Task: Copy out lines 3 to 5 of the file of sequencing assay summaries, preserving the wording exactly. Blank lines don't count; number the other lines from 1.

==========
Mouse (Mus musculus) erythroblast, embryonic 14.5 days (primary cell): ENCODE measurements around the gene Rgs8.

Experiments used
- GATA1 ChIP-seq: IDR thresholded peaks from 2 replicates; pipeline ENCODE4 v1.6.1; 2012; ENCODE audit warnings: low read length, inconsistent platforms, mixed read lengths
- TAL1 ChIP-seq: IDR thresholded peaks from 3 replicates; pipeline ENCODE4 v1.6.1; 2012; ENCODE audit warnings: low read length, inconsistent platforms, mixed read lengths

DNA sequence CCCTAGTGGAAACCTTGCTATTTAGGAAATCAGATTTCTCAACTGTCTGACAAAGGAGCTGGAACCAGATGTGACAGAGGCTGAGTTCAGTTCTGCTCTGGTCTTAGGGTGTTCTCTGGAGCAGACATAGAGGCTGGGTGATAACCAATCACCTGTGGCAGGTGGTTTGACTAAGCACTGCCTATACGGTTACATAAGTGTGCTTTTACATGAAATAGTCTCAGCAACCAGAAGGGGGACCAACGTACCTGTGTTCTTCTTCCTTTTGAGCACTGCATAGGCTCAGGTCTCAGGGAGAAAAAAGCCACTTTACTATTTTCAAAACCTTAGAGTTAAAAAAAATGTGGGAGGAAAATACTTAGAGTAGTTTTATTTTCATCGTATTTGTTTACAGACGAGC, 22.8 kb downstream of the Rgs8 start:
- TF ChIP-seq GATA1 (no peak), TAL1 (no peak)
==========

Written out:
- GATA1 ChIP-seq: IDR thresholded peaks from 2 replicates; pipeline ENCODE4 v1.6.1; 2012; ENCODE audit warnings: low read length, inconsistent platforms, mixed read lengths
- TAL1 ChIP-seq: IDR thresholded peaks from 3 replicates; pipeline ENCODE4 v1.6.1; 2012; ENCODE audit warnings: low read length, inconsistent platforms, mixed read lengths

DNA sequence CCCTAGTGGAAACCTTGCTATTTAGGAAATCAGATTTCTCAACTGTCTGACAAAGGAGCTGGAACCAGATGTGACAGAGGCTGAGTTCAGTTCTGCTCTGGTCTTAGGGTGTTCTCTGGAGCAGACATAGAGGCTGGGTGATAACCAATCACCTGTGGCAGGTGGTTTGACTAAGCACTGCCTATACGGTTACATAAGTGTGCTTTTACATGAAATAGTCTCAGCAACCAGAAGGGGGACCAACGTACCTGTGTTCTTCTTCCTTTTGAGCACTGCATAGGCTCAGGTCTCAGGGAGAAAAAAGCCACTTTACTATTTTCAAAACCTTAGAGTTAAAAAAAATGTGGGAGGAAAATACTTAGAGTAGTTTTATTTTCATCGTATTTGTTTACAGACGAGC, 22.8 kb downstream of the Rgs8 start: